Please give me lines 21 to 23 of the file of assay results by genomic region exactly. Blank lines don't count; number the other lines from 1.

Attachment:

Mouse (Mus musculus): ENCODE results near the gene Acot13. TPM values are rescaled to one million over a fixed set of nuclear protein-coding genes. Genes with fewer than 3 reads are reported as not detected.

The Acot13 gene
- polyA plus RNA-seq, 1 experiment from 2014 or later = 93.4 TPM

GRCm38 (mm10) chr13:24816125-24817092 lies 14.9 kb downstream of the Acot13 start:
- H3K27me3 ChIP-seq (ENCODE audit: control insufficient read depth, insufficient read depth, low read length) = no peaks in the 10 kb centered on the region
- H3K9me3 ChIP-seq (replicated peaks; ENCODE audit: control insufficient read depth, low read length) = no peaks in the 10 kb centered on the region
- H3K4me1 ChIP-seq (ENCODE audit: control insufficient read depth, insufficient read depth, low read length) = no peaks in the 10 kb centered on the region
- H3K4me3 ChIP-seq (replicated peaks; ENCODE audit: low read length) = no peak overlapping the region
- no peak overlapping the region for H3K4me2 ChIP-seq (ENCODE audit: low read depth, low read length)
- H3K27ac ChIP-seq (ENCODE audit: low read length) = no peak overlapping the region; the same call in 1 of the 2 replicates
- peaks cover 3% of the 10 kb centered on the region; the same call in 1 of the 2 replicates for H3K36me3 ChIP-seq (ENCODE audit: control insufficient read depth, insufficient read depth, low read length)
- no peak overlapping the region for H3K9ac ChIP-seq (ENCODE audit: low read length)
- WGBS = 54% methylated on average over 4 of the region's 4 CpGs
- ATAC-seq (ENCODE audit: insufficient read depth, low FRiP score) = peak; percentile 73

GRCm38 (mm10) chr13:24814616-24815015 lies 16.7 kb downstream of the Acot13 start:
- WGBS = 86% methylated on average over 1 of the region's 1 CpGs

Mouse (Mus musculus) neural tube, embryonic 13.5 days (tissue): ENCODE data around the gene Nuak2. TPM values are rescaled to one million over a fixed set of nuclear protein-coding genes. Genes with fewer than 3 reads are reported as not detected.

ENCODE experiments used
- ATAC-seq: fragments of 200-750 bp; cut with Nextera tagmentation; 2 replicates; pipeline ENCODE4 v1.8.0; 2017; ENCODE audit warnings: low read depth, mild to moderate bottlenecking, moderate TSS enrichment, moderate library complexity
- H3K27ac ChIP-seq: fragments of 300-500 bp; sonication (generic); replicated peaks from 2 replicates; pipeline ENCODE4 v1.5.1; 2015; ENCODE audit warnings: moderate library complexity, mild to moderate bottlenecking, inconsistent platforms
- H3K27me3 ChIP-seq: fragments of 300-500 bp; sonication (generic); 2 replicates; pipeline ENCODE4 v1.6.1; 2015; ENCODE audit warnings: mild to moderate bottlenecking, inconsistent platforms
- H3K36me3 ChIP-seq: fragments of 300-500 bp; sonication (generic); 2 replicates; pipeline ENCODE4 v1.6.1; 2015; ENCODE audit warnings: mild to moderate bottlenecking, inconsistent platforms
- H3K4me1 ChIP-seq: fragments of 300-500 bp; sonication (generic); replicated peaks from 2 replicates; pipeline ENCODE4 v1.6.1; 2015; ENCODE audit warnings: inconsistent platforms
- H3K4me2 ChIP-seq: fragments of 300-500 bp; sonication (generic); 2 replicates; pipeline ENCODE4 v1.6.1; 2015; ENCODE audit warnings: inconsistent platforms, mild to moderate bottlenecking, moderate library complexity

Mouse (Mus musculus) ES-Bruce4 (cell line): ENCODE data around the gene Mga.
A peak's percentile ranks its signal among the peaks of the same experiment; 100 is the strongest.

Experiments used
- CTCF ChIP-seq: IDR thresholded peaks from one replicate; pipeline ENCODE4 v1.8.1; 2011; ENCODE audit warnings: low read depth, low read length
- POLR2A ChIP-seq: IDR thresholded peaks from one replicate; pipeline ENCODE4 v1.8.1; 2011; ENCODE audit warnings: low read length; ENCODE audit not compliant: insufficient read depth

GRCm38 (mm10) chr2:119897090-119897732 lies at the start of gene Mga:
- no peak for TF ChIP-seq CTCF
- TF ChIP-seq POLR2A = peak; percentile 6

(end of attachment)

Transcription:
- H3K27me3 ChIP-seq: fragments of 300-500 bp; sonication (generic); 2 replicates; pipeline ENCODE4 v1.6.1; 2015; ENCODE audit warnings: mild to moderate bottlenecking, inconsistent platforms
- H3K36me3 ChIP-seq: fragments of 300-500 bp; sonication (generic); 2 replicates; pipeline ENCODE4 v1.6.1; 2015; ENCODE audit warnings: mild to moderate bottlenecking, inconsistent platforms
- H3K4me1 ChIP-seq: fragments of 300-500 bp; sonication (generic); replicated peaks from 2 replicates; pipeline ENCODE4 v1.6.1; 2015; ENCODE audit warnings: inconsistent platforms